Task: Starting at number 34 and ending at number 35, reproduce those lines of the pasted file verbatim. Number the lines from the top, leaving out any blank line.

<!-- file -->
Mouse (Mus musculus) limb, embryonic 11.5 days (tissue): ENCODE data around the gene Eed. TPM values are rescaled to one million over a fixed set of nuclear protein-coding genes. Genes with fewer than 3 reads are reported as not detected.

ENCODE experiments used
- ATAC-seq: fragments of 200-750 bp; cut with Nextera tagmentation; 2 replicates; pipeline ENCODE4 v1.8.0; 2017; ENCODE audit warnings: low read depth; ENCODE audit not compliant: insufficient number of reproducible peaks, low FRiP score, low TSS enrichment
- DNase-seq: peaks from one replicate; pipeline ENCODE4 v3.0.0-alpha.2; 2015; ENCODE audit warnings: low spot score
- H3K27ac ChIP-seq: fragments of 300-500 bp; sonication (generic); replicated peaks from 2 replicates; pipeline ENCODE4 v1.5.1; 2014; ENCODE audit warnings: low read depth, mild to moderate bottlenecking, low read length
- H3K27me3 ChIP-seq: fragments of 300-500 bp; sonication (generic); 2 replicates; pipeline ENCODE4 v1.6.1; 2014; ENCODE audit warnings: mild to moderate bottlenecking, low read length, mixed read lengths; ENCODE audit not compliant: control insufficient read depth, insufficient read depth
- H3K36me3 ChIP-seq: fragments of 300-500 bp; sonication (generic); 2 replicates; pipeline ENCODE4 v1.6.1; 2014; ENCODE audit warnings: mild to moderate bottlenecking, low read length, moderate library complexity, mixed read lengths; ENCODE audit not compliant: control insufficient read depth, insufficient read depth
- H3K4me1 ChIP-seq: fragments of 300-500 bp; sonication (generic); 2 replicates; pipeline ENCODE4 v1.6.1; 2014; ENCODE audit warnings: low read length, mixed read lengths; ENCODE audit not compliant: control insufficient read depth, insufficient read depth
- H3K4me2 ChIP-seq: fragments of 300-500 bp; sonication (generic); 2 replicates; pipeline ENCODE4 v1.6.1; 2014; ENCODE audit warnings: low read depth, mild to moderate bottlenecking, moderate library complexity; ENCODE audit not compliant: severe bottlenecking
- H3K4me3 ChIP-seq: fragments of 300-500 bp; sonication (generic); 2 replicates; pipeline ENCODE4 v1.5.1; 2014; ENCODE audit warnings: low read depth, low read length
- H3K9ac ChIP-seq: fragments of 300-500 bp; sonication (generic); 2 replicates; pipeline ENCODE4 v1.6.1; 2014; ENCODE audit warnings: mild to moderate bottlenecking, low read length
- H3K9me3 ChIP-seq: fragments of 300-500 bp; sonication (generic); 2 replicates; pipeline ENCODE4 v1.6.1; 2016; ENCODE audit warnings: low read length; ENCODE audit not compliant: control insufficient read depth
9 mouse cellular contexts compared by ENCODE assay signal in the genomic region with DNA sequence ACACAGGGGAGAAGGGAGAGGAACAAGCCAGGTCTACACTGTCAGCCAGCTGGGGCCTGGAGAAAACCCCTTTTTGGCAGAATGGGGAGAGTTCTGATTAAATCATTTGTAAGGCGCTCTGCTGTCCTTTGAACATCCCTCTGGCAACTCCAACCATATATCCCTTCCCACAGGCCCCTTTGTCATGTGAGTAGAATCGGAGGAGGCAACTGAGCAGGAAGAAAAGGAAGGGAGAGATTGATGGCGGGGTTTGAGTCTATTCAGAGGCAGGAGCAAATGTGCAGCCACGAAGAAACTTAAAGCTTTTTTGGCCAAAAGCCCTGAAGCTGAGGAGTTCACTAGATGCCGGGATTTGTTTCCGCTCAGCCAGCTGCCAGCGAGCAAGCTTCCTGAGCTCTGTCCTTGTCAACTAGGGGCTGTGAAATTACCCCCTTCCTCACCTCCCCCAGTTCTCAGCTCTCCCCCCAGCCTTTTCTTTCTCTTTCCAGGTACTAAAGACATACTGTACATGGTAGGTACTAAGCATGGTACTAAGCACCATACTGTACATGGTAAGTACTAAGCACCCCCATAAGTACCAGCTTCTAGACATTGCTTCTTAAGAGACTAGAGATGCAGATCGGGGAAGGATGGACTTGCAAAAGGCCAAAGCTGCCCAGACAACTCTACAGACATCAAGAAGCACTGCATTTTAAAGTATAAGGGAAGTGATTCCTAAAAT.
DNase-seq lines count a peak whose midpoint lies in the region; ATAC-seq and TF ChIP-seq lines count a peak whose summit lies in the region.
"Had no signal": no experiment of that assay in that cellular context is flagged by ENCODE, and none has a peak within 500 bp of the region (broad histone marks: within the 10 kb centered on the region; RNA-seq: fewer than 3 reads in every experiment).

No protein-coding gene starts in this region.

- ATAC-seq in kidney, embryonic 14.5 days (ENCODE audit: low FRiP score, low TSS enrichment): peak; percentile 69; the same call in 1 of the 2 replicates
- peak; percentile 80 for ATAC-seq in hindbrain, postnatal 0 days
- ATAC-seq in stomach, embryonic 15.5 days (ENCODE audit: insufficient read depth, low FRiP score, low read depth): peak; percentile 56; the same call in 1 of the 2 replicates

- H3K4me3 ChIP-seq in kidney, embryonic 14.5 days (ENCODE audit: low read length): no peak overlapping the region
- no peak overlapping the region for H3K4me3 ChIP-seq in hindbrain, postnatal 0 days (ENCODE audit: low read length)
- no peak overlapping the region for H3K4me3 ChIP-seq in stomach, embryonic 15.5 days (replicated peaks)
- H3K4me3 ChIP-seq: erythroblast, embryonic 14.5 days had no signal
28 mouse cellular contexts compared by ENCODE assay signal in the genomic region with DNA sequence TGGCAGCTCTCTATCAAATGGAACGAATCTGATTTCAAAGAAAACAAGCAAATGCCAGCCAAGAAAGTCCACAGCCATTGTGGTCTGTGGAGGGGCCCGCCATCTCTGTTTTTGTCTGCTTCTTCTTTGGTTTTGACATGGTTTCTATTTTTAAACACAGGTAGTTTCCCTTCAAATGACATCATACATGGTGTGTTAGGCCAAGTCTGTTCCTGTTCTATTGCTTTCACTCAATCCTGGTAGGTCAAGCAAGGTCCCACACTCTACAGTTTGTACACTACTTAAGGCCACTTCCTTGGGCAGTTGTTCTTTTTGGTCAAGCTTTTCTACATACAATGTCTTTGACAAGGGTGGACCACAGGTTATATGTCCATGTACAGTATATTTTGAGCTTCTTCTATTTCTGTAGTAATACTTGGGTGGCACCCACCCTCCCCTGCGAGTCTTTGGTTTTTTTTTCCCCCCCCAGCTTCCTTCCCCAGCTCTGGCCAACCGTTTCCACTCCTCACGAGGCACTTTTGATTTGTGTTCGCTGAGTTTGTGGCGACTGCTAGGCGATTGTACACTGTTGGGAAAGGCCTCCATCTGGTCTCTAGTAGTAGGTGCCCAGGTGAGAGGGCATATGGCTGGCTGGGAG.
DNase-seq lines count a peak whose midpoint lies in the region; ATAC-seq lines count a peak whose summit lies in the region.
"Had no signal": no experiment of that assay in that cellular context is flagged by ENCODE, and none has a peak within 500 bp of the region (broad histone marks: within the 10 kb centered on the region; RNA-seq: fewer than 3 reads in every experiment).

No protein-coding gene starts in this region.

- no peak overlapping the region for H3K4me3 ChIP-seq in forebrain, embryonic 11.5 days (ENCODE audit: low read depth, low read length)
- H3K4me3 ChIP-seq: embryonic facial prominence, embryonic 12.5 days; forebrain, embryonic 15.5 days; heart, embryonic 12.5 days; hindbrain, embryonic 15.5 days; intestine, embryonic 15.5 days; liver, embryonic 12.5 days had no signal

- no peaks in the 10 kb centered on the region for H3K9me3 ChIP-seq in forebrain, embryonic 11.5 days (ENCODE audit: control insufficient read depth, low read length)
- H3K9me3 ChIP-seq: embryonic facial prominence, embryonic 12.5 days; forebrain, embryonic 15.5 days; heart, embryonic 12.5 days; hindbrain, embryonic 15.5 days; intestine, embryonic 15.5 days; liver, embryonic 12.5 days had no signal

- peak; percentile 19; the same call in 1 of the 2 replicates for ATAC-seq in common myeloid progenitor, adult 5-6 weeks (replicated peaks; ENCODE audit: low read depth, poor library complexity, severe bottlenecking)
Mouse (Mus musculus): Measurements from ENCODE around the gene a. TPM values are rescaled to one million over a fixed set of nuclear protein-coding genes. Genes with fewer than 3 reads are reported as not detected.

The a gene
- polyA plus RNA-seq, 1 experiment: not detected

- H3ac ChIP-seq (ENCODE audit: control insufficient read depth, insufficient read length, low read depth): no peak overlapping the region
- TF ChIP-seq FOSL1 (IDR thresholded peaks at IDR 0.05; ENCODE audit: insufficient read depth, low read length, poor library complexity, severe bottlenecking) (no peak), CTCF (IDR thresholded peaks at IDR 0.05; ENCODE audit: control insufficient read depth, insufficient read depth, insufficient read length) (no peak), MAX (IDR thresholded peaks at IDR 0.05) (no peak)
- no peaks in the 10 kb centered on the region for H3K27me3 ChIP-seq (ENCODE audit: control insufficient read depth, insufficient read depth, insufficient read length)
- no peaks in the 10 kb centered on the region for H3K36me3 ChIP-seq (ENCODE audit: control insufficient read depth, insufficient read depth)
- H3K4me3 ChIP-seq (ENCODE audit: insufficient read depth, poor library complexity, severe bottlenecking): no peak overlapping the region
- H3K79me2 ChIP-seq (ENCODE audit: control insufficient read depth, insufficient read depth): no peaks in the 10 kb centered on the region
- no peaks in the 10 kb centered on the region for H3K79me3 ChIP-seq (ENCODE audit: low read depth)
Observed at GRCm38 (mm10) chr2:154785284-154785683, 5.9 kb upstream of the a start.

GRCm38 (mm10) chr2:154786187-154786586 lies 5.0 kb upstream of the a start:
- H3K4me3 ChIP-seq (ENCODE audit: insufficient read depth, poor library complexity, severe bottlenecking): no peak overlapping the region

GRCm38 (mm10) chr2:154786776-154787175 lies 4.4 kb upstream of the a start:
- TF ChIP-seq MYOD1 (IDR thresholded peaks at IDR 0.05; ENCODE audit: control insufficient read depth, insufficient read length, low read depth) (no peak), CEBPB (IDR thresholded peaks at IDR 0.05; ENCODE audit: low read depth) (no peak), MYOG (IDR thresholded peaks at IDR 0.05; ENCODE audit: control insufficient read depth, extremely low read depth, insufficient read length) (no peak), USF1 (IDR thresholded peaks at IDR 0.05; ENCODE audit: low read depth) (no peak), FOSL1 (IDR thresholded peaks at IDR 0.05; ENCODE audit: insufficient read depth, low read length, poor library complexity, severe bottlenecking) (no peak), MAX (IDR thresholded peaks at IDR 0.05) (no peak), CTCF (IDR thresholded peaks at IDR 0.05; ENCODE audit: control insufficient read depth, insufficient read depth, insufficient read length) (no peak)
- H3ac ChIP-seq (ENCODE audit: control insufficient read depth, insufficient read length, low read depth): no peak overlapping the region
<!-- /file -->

The a gene
- polyA plus RNA-seq, 1 experiment: not detected